The continual reiteration of the most reactionary ideas about rape by writers who should know better is depressing. Recent contributors to your letters page have openly stated that they are not particularly worried by rape allegations against Assange because he is an anti-imperialist and good looking. Laughable.
I had expected the readership of a serious left publication might trouble themselves to do a little bit of research on a subject before pronouncing their political opinion on it. We are instead treated to some classic rape apologism (it wasn’t real rape, she did/said/wore, she did not want to prosecute, she delayed reporting, etc) and encouraged to believe that feminism is a branch of imperialism. That Cherie Booth justified the Afghanistan war by reference to women’s liberation is irrelevant; she also justified the Iraq war by reference to democracy. Guess what? She lied.
The comrades seem unclear on a number of points. It is instructive to examine the historic development of law on rape from its origin in the defence of patriarchal property rights over women’s reproductive capacity. Law derived from the Old testament formed the basis of legislation until, in the 12th century, we find the following: “She must go at once and while the deed is newly done, with the hue and cry, to the neighbouring townships and there show the injury done her to men of good repute, the blood and her clothing stained with blood, and her torn garments.”
These requirements were made because the woman was not considered to be defending her own physical safety or sexuality; she is responsible for the security of her father’s or husband’s property - guaranteed exclusive access to her vagina. Injury sustained in defence of this valuable commodity was collateral damage, necessary to demonstrate the truth of her allegation. It seems many on the left regard this as a reasonable expectation of a woman’s reaction to ‘real’ rape. Perpetuating a mediaeval view of sexual violence cannot possibly be progressive.
The writings of Sir Mathew Hale around 1700 set the tone for the next few centuries - the customary hand-wringing is immediately qualified by the assertion that women lie about being raped. “It is true rape is a most detestable crime, and therefore ought severely and impartially to be punished with death; but it must be remembered that it is an accusation easily to be made and hard to be proved, and harder to be defended by the party accused, though never so innocent.” This provides the habitual refrain which is repeated to this day as a ‘common sense’ approach; as with most appeals to ‘common sense’, it is actually deeply reactionary because it relies on dominant ideology. And dominant ideology is the ideology of the ruling class. So who benefits from the constant reiteration of these ideas?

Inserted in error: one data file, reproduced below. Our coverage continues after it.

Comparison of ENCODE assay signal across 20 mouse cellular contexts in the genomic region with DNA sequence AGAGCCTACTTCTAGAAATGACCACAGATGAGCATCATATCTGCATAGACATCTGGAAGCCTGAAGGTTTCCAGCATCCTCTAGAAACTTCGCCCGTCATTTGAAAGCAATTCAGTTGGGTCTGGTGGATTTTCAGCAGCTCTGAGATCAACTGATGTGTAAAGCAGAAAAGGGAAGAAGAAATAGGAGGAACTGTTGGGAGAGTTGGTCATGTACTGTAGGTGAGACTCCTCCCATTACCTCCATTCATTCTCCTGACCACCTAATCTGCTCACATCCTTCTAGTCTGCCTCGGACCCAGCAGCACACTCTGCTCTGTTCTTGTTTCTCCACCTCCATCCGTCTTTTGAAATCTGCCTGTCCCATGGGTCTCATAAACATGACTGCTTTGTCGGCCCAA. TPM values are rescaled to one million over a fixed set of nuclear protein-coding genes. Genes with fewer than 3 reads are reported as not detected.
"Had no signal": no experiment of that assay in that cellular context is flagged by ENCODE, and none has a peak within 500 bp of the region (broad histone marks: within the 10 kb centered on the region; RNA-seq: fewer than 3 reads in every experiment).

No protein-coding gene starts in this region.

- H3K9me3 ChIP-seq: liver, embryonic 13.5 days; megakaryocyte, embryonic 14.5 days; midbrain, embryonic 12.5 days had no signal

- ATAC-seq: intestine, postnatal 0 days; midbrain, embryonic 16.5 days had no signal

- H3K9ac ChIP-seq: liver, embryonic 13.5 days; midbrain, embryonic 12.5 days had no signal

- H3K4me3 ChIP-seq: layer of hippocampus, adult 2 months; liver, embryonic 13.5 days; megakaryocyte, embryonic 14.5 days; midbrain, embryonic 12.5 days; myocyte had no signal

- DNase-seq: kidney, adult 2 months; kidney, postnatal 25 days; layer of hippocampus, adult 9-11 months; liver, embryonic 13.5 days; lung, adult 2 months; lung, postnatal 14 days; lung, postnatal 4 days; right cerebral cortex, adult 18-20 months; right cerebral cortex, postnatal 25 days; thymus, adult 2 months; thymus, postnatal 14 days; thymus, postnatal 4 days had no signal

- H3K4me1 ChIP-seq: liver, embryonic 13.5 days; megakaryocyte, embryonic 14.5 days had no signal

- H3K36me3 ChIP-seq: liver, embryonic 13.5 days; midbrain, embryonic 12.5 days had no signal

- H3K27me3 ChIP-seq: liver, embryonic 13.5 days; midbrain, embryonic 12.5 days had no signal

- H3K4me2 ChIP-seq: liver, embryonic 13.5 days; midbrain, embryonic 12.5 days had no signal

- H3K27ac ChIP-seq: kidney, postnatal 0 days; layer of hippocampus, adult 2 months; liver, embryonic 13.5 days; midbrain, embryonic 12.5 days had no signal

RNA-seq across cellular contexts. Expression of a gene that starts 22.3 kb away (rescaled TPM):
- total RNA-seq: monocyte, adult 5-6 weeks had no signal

Recent developments in some countries, including Sweden and Britain, have seen the law changed to one which attempts to deal more realistically with a situation where one in four women are sexually abused, 80% by men known to them, where the average rapist has attacked six people and where less than 1% of rapes result in conviction.
I had imagined that a commitment to materialism, scientific method and so on might extend to an evidence-based approach, reliance on statistics, surveys, etc, in this case. I am therefore surprised to see the determined avoidance and ignorance of any such research by recent contributors to this paper which rely on a series of myths: for example, the idea that one instance of consent provides a ‘season ticket’ of continued consent to any sexual activity which may occur. It doesn’t; women don’t sign a contract when they agree to have sex with somebody. They are allowed to change their mind. The definition of rape is penetration without a reasonable belief of consent. To believe that a person has consented to something while asleep is clearly unreasonable. To believe consent to unprotected penetration has been given when the person has explicitly refused is not reasonable. Only in rape is the victim’s behaviour under closer examination than the perpetrator’s.
Anonymous surveys show that only around 10%-15% of sexual assaults are reported. Of those, the home office believes around 3% are false allegations, including mistaken identity and mentally ill complainants. Of the others, around 10% are prosecuted. Of those prosecutions, around 60% are convicted. These figures are similar in Sweden. Do you believe that the women disclosing their experience of sexual violence who do not see their attacker convicted (about 99%) are all lying? We hear a great deal about the various reasons why the women in the Assange case are lying. The evidence for this relies on their behaviour before and after the incident - this will be familiar from the mediaeval law quoted above. Continuing a sexual or social relationship with a man is not evidence of his innocence or guilt. It could just as easily be argued that domestic violence has not happened because the victim still lives with the perpetrator.
In spite of the extensive project of misinformation on this case in particular and rape and sexual violence generally, it remains true that if I say the women are telling the truth I have a 99% chance of being right. I might be wrong. But it’s fairly good odds.
Chris Knight’s ‘Early human kinship was matrilineal’ (September 20) is a great article. But perhaps it exaggerates the degree to which no-one on the left has sought to either defend or even inquire into the Engels/Morgan/Briffault theory.
In the 1970s, I read a massive and extraordinary book by US socialist Evelyn Reed, Women’s evolution, which did just that in a very thorough way, a very updated way. You may still be able to get a copy from Pathfinder Press in New York, or it may even be available online through the Marxist Internet Archive.
I must admit that I had not paid much attention to anthropology in the past few years. I had sort of assumed that anthropologists were simply accumulating evidence proving that Lewis Morgan, Engels and Marx were right. I would never have thought the anthropologists had been frightened by anti-communism. It’s as if Edwin Hubble had decided to ignore the evidence of the expansion of the universe because he thought it might prove something about dialectical materialism. The articles this month are, for me at least, very enlightening.